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1911 National Cash Register needs metal restoration

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Cash Registers2 of 891951 National Cash Register NCR Cash Register
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    Posted 4 months ago

    (1 item)

    I have a working 1911 National cash register that my grandfather bought used about 1935 as he was starting into business. He passed away in 1991, and when my parents took possession they “cleaned” it using some kind of solvent that has stripped away the brass tones on all the inlaid panels. Curiously, the outer frame areas around the inlays retained their brass patina. Shy of disassembling it to have the parts re-plated, I don’t know where to begin restoring it, or if that’s even possible. I’ve considered carefully applying some kind of tinted lacquer to the affected areas but haven’t yet precipitated anything that’s possibly ruinous and irreversible. Some of the exposed silver grey finish has since oxidized to a dark dull grey. I don’t care about the resale value in my lifetime, but I do care that this family gem be restored properly. Can anyone suggest how I might go about this?

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    1. keramikos, 4 months ago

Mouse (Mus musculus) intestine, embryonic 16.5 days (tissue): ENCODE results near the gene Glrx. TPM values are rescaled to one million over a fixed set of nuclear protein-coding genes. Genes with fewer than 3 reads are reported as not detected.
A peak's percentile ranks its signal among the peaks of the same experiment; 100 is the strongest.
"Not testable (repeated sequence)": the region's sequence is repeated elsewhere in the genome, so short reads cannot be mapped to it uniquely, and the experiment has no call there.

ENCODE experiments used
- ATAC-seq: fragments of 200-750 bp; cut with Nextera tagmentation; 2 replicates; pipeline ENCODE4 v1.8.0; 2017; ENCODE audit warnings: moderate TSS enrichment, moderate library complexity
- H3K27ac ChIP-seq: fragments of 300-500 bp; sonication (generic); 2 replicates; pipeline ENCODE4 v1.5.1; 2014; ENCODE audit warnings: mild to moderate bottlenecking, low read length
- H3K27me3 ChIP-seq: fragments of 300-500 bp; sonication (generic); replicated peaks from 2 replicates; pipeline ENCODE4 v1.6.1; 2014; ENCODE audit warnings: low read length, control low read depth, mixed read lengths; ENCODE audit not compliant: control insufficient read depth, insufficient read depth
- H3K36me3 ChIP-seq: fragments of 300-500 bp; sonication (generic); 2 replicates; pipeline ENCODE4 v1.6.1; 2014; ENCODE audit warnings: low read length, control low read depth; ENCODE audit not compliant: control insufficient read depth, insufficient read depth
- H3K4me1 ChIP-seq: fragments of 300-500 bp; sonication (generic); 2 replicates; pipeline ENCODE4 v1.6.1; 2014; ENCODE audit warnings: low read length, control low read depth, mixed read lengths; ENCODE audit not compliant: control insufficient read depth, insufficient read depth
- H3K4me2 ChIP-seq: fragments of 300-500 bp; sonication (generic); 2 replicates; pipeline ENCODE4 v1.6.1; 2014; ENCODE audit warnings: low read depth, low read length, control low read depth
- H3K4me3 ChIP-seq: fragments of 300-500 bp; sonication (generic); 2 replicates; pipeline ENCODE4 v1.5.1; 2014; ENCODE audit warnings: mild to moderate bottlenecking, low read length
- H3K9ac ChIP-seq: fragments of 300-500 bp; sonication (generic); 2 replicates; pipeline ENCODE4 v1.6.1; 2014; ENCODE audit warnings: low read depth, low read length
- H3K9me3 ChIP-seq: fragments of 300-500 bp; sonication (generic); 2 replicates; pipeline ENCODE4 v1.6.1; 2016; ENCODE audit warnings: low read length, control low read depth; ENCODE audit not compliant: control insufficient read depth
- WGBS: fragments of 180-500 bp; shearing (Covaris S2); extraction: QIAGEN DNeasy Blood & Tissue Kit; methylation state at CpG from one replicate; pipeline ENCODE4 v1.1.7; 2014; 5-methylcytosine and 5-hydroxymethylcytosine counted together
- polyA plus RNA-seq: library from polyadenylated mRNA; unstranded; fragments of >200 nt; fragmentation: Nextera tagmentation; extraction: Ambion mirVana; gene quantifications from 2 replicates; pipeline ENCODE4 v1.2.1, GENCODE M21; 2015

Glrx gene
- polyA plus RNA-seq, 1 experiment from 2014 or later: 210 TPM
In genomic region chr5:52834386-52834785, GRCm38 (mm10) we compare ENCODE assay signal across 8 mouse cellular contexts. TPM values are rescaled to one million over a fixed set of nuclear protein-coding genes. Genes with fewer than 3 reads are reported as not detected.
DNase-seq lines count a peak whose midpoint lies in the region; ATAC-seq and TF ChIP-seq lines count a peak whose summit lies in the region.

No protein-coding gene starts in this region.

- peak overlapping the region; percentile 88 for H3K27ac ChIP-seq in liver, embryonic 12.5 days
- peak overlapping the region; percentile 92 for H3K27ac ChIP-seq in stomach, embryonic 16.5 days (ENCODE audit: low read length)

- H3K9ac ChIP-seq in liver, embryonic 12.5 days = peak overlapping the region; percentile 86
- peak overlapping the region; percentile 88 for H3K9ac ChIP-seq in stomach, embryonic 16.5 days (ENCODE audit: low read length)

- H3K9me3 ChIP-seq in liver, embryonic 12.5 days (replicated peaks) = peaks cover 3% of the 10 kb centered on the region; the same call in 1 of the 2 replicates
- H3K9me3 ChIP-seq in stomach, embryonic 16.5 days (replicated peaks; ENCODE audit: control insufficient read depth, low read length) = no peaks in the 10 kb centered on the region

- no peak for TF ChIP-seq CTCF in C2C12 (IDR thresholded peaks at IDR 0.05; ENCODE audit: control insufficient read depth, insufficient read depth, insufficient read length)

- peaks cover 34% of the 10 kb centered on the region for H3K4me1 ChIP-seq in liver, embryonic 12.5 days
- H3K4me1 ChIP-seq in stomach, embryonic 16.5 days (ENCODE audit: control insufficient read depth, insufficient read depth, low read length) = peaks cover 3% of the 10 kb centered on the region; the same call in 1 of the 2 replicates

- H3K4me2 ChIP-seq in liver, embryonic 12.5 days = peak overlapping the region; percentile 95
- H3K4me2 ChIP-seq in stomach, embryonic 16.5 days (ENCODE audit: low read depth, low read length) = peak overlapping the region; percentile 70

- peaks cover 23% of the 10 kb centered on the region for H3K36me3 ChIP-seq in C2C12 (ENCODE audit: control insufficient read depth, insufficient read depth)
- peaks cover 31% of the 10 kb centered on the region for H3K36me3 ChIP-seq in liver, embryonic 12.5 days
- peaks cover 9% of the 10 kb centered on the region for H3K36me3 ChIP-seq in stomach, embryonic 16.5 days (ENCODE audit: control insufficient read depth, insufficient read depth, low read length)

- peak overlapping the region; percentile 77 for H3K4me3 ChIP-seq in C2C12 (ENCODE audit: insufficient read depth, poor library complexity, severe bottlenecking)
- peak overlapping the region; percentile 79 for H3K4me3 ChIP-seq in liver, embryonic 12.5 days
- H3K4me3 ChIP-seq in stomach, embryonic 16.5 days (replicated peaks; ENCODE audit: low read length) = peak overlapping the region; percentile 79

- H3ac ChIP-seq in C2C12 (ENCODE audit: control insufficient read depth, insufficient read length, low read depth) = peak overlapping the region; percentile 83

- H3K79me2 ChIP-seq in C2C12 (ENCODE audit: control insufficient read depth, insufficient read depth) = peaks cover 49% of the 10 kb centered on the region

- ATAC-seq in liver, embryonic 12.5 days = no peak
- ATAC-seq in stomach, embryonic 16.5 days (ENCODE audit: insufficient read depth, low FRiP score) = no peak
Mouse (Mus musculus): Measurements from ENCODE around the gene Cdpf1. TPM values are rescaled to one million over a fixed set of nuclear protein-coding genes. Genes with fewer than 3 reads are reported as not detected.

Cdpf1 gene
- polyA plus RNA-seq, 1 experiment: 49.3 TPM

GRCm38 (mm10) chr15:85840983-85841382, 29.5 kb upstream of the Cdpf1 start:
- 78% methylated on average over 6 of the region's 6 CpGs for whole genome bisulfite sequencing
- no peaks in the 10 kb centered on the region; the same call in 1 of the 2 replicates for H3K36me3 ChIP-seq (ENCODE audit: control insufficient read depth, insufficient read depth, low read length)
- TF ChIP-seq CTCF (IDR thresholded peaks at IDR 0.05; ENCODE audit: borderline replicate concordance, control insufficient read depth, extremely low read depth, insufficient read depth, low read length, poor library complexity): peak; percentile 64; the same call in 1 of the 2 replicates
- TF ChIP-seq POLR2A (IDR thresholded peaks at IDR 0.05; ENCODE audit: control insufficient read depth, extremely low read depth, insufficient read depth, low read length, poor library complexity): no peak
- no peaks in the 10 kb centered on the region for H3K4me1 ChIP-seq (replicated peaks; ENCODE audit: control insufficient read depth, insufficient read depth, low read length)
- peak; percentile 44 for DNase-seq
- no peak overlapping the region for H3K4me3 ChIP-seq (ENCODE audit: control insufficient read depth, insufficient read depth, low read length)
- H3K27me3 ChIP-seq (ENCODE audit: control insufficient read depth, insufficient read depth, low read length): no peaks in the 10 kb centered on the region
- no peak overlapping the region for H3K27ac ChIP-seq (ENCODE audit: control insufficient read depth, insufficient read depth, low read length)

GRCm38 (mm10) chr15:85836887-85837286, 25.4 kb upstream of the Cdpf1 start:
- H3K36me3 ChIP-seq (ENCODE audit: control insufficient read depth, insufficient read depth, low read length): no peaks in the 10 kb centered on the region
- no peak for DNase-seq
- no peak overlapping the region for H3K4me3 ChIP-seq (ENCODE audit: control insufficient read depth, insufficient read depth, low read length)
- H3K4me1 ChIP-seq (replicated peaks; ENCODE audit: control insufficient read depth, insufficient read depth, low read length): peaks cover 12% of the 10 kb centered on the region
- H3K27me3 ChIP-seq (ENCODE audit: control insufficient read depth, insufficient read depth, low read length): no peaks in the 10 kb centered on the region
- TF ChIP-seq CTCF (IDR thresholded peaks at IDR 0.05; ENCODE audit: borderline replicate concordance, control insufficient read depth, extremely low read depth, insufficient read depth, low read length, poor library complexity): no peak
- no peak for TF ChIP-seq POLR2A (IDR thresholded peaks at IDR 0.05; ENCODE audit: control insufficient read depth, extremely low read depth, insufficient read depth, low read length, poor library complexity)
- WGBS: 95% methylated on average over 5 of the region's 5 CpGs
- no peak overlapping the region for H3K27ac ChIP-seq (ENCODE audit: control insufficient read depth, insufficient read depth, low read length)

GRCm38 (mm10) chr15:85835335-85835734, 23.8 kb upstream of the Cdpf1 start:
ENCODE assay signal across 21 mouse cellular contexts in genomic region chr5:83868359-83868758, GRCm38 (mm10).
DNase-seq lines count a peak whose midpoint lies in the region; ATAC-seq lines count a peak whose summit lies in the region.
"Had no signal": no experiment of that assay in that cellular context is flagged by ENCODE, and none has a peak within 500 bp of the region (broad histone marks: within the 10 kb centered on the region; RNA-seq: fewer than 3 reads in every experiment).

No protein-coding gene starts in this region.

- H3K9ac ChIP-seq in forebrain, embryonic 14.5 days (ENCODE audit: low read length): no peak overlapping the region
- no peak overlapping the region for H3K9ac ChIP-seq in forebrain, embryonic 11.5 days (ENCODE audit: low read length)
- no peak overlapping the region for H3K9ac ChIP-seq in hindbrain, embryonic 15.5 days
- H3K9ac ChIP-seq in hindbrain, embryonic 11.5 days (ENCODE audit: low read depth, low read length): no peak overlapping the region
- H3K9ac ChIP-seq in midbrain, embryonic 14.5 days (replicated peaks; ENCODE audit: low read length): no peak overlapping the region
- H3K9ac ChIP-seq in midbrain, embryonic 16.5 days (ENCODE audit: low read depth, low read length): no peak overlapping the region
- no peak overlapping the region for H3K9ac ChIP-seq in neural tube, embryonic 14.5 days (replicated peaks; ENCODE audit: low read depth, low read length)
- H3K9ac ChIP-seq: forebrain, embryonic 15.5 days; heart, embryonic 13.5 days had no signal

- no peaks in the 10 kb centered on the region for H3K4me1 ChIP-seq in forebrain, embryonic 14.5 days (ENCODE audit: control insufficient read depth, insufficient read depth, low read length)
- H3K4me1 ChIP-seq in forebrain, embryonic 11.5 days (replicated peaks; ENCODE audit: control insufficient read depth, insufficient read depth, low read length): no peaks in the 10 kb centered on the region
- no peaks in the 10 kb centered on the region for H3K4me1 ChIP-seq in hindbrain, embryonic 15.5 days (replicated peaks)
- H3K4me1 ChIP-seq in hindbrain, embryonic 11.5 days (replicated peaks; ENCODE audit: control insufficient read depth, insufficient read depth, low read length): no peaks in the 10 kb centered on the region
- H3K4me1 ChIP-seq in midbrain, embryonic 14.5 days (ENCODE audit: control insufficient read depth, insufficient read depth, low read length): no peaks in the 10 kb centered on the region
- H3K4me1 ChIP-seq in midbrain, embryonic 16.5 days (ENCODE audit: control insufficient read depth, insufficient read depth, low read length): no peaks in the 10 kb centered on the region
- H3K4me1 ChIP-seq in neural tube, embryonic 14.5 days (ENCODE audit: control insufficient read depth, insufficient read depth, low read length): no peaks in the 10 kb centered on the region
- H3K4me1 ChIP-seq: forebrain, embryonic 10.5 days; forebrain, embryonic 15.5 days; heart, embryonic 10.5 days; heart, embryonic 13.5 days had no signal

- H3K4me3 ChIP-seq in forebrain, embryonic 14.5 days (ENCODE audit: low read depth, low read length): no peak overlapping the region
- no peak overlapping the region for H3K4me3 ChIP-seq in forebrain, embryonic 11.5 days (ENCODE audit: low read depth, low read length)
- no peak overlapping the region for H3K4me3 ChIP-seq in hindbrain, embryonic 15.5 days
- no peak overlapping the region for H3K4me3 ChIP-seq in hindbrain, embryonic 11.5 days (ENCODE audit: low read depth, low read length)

Hi, dencentral. :-)

      Beautiful, and you even have some documentation. <3

      It's too bad about the damage. I'm sure your parents meant well. :-(

      There are quite a few businesses that restore vintage cash registers, but it can be prohibitively expensive, e.g.:

      Here is a YouTube video of the restoration of a 1914 NCR register:

      The creator advises:

      "If you have any questions about restoring antique cash registers, drop a comment below. Another excellent resource is the Cash Register Collectors Club ("

      The crcci dot org website:

      It looks like they have a specific area for restoration tips:

      Good luck. :-)
    2. keramikos, 4 months ago
      Hi again, dencentral. :-)

      I did some more looking around, and this site has a lot of good information:

      Unfortunately, that finish letter (A) on the receipt provides some information that isn't altogether good news:


      NCR had 3 distinct finishes. A letter on the paper label under the drawer designates the original finish. Here are what the letters generally stand for:

      Copper Oxidized, CuO2 — Letter A

      These machines can be cast iron or brass and appear as copper color that has tarnished black in the detail. This is the least common finish as is not very well known because people generally mistake it for a really dirty machine and start to polish it and think it is brass.

      CuO2 is often not restored; very few professionals can do it properly. First the original finish is stripped off, then it is polished and cleaned, then it is plated with copper and then oxidized (a chemicals applied with turns the whole case black) finally the smooth parts and some details are polished back to copper. The resulting register has an elegant look, which is unique to ornate registers.


      So it sounds like trying to restore the finish would be a major job best done by a professional. :-(